On a mission trip to Jamaica two years ago, senior Christian Domaas met a 5-year-old boy named Michael at an orphanage. Deaf, blind, and confined to a wheelchair, the boy couldn’t speak or hear. Domaas spent several hours with Michael, feeding him lunch and wondering what else he could do to help him.
He realized there was little else he could do that day, but he says “having that experience made me aware that I could make a difference through my major in the lives of children like Michael.” His view of the world changed while he was on that trip, says Domaas, an international economics and finance major at Catholic University.
"I've realized the many ways that faith ties into my life," he says. "I have a lot more joy. I understand that everything I do should be for a good cause."
In the fall, Domaas will start the Master of Arts in Integral Economic Development Management program at the University’s Tim and Steph Busch School of Business and Economics, which is committed to thought-leading business education informed by the principles of Catholic social teaching. Domaas notes that once he has his master’s he’d like to get a job in a developing country, possibly in West Africa, helping to strengthen school infrastructure or developing agricultural programs.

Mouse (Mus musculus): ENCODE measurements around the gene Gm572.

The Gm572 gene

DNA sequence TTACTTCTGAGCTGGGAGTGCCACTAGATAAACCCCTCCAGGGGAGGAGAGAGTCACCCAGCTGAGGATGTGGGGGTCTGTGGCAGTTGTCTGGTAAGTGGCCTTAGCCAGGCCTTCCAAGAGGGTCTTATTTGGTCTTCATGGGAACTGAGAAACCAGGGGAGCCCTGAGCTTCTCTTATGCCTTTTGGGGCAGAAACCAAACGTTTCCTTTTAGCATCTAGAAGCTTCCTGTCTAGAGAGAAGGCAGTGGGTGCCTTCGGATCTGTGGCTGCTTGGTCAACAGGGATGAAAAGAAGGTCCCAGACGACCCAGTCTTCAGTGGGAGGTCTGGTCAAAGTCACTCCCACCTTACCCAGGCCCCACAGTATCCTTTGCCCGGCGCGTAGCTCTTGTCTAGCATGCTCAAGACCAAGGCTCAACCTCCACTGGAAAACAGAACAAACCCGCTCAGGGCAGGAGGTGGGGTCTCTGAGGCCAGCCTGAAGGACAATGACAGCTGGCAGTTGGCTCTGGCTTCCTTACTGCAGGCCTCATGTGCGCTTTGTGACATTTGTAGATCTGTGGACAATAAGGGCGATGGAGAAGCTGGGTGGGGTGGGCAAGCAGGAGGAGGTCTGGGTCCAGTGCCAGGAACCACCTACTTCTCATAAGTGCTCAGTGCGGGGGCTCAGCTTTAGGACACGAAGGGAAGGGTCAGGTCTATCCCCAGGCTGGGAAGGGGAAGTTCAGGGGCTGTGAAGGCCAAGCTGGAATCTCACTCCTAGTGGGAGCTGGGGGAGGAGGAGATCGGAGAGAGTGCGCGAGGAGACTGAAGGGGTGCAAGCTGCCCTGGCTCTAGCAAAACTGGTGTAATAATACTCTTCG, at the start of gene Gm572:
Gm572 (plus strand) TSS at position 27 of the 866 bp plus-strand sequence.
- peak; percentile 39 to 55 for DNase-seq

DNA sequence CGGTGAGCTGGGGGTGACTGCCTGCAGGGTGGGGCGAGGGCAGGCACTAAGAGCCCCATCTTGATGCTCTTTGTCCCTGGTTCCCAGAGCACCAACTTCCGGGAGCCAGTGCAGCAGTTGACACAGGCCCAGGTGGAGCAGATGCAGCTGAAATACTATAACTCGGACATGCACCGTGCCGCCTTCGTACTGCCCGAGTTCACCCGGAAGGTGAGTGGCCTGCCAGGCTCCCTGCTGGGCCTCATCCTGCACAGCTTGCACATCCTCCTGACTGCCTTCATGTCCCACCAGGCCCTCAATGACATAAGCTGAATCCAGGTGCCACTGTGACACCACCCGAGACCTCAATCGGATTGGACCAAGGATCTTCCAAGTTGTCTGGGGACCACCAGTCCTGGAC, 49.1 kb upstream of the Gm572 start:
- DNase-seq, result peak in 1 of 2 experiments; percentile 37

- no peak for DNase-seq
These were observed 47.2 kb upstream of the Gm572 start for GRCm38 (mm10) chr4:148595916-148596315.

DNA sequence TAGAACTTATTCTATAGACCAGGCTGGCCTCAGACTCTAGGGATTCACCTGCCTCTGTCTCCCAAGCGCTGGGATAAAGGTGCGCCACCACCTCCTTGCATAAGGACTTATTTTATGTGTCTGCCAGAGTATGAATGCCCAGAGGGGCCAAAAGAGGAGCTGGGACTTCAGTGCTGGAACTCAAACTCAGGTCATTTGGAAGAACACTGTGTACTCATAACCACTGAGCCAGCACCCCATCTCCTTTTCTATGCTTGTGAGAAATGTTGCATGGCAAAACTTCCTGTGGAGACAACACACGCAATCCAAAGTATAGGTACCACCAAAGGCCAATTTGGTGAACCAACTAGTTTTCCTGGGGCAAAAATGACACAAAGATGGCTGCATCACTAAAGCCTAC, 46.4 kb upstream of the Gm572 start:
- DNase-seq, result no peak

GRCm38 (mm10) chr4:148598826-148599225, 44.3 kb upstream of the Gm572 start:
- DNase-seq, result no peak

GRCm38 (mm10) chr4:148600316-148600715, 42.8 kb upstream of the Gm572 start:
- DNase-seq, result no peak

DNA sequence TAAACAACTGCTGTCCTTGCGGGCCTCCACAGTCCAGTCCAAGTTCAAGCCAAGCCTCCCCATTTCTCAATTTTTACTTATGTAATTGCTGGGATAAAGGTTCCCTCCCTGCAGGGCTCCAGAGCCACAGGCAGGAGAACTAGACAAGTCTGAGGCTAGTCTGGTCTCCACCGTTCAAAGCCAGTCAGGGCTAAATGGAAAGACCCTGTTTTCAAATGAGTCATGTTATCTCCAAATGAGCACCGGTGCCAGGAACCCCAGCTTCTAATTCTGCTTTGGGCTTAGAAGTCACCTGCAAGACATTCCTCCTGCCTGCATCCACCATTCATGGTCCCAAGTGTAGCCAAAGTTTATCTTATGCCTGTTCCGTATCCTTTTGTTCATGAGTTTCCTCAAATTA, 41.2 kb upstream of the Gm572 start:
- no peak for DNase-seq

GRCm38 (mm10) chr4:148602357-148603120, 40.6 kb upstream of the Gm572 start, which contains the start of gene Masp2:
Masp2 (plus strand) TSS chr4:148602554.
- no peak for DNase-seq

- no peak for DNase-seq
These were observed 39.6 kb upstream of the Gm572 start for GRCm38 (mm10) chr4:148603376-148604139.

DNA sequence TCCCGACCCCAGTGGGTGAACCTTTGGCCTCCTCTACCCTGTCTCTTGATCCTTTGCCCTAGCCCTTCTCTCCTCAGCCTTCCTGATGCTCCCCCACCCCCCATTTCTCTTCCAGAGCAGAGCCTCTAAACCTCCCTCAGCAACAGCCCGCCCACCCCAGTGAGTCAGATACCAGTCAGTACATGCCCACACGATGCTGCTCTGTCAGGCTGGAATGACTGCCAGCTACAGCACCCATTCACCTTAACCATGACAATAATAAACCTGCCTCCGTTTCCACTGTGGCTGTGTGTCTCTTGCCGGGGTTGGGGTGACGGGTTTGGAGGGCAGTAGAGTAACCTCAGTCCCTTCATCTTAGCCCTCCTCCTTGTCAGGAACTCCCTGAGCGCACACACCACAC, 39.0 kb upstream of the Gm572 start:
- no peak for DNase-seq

As an undergraduate, he has participated in programs that have helped him prepare for the future he sees for himself. He spent the spring semester of his junior year in Paris, perfecting his French. He was hired for an internship at Catholic Relief Services (CRS) last summer, working in a department that collaborates on projects in more than 100 countries. At CRS, he says he has been exposed to both the financial and conceptual aspects of development, which have given him “a holistic view” of the field.
This spring he participated in the University’s Rite of Christian Initiation of Adults program and at the Easter vigil Mass on campus he became a Catholic. Domaas notes that joining the Church and studying at The Busch School, have been critical to his success at Catholic University. “I’ve realized the many ways that faith ties into my life,” he says. “I have a lot more joy. I understand that everything I do should be for a good cause.”